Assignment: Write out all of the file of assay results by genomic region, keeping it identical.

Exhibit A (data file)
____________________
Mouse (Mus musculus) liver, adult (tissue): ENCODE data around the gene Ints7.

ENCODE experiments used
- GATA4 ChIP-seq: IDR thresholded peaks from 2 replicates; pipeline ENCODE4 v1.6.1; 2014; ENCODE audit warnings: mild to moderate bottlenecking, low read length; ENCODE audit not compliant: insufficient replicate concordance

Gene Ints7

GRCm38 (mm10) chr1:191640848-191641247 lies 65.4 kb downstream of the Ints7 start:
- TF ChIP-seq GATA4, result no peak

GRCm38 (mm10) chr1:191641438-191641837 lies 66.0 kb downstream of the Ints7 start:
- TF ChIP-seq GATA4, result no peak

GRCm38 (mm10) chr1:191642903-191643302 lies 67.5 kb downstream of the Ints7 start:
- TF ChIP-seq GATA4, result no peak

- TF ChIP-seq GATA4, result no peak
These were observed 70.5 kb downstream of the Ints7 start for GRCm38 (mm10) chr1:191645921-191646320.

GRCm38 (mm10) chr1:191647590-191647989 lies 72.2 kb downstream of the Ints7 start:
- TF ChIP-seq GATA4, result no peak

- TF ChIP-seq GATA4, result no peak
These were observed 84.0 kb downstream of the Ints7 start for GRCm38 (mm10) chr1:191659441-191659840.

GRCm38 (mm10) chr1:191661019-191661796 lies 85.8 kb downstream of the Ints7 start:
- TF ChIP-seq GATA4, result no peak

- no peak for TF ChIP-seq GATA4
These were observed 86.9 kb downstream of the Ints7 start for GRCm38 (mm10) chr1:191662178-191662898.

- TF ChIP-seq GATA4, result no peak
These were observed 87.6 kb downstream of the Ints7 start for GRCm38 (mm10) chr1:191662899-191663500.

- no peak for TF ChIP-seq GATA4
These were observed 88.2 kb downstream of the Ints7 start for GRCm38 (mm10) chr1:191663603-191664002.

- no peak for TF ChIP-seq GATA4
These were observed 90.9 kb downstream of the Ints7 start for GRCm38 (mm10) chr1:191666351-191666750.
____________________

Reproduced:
Mouse (Mus musculus) liver, adult (tissue): ENCODE data around the gene Ints7.

ENCODE experiments used
- GATA4 ChIP-seq: IDR thresholded peaks from 2 replicates; pipeline ENCODE4 v1.6.1; 2014; ENCODE audit warnings: mild to moderate bottlenecking, low read length; ENCODE audit not compliant: insufficient replicate concordance

Gene Ints7

GRCm38 (mm10) chr1:191640848-191641247 lies 65.4 kb downstream of the Ints7 start:
- TF ChIP-seq GATA4, result no peak

GRCm38 (mm10) chr1:191641438-191641837 lies 66.0 kb downstream of the Ints7 start:
- TF ChIP-seq GATA4, result no peak

GRCm38 (mm10) chr1:191642903-191643302 lies 67.5 kb downstream of the Ints7 start:
- TF ChIP-seq GATA4, result no peak

- TF ChIP-seq GATA4, result no peak
These were observed 70.5 kb downstream of the Ints7 start for GRCm38 (mm10) chr1:191645921-191646320.

GRCm38 (mm10) chr1:191647590-191647989 lies 72.2 kb downstream of the Ints7 start:
- TF ChIP-seq GATA4, result no peak

- TF ChIP-seq GATA4, result no peak
These were observed 84.0 kb downstream of the Ints7 start for GRCm38 (mm10) chr1:191659441-191659840.

GRCm38 (mm10) chr1:191661019-191661796 lies 85.8 kb downstream of the Ints7 start:
- TF ChIP-seq GATA4, result no peak

- no peak for TF ChIP-seq GATA4
These were observed 86.9 kb downstream of the Ints7 start for GRCm38 (mm10) chr1:191662178-191662898.

- TF ChIP-seq GATA4, result no peak
These were observed 87.6 kb downstream of the Ints7 start for GRCm38 (mm10) chr1:191662899-191663500.

- no peak for TF ChIP-seq GATA4
These were observed 88.2 kb downstream of the Ints7 start for GRCm38 (mm10) chr1:191663603-191664002.

- no peak for TF ChIP-seq GATA4
These were observed 90.9 kb downstream of the Ints7 start for GRCm38 (mm10) chr1:191666351-191666750.